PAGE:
Miscellaneous Flies of the Early 1900's

I have been able to find three other flies that originated on Pocono Waters in the early 1900’s. Before jumping ahead to the contributions that occurred in the mid to latter half of the century, I wanted to take a moment to give these three flies their just due. I will list them separately below with their relevant histories.

The Pink Lady

The Pink Lady dry fly was developed by George LaBranche on the Brodhead. Apparently George’s father’s fly of choice was the “Queen of the Waters,” tied with an orange body. As the fly was favored by his father, George also came to favor the pattern as well. While preparing for a fishing venture, the local fly shop he chose was unable to provide the Queen, and instead sold George a fly called the “King of the Waters,” similar to the queen except that it had a red body. Inferring from my sources, it would seem that the red body of the King faded to a pink with use, and as such this now pink bodied fly proved more productive than the original, spurring George to tie the dry mayfly version we have come to know today to match an Epeorus vitrea hatch on the Brodhead. I would guess the fly was developed some time prior to 1914, based on the sources I have come across thus far.



Anecdotal, complements of Don Baylor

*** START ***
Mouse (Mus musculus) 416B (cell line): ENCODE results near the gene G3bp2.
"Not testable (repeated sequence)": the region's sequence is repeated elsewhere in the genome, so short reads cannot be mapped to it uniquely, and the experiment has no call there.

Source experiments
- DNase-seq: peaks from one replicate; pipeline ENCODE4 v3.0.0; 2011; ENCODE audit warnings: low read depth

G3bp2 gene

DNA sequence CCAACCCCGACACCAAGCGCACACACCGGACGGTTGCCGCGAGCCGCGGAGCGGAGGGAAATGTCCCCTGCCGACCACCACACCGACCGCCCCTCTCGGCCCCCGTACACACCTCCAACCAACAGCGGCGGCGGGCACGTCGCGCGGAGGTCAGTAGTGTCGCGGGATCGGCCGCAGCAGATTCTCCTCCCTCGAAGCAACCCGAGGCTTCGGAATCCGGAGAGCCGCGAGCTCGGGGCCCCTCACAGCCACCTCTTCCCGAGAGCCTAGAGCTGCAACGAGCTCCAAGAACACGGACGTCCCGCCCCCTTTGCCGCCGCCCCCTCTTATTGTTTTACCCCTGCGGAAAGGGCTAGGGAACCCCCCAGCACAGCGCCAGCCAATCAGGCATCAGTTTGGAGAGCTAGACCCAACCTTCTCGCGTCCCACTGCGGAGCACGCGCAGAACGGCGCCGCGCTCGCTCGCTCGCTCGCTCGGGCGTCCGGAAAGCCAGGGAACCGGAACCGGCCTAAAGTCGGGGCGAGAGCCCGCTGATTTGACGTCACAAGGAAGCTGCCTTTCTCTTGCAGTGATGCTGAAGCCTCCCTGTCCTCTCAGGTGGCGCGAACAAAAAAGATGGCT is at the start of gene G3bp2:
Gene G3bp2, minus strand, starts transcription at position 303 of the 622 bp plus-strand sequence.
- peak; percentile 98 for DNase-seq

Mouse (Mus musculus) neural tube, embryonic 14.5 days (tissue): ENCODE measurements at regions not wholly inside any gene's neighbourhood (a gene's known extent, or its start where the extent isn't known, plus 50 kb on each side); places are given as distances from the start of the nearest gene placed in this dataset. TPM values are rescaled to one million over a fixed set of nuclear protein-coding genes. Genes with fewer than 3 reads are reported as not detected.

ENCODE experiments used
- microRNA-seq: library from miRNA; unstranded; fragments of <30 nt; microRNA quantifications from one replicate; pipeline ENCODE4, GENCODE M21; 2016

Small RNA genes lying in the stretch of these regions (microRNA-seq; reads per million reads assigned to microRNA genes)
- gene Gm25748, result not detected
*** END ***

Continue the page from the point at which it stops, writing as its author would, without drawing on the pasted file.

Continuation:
http://www.flyanglersonline.com/features/oldflies/part254.php, which also references

  Fly Patterns and Their Origins by Harold Hinsdill Smedley


The Dry Fly and Fast Water, George LaBranche, 1914

The Henryville Flyfishers, Ernest Shwiebert, 1998

The Callender Quill

Bergman’s Trout (1938) lists the Callender quill, created by Charles Costa of Scranton, PA for G. S. Callender. Callendar lived in Dalton, PA but had property on the Cranberry Creek in Monroe County, which is likely where this fly was designed to be fished.



Anecdotal, complements of Don Baylor

“Trout”, Ray Bergman, 1938, pp 195, plate 17

The Breadcrust Nymph

The Breadcrust Nymph, a fly popularized in the Rocky Mountain area after Bill Logan sang its praises in the Rocky Mountain News, was originally tied by Rudy Steinway for Pocono waters in the early 1940’s. It made its way out west when Ed Rolka, a Pennsylvania tier, moved there and tied it for western shops after discovering the fly’s effectiveness with selective western trout.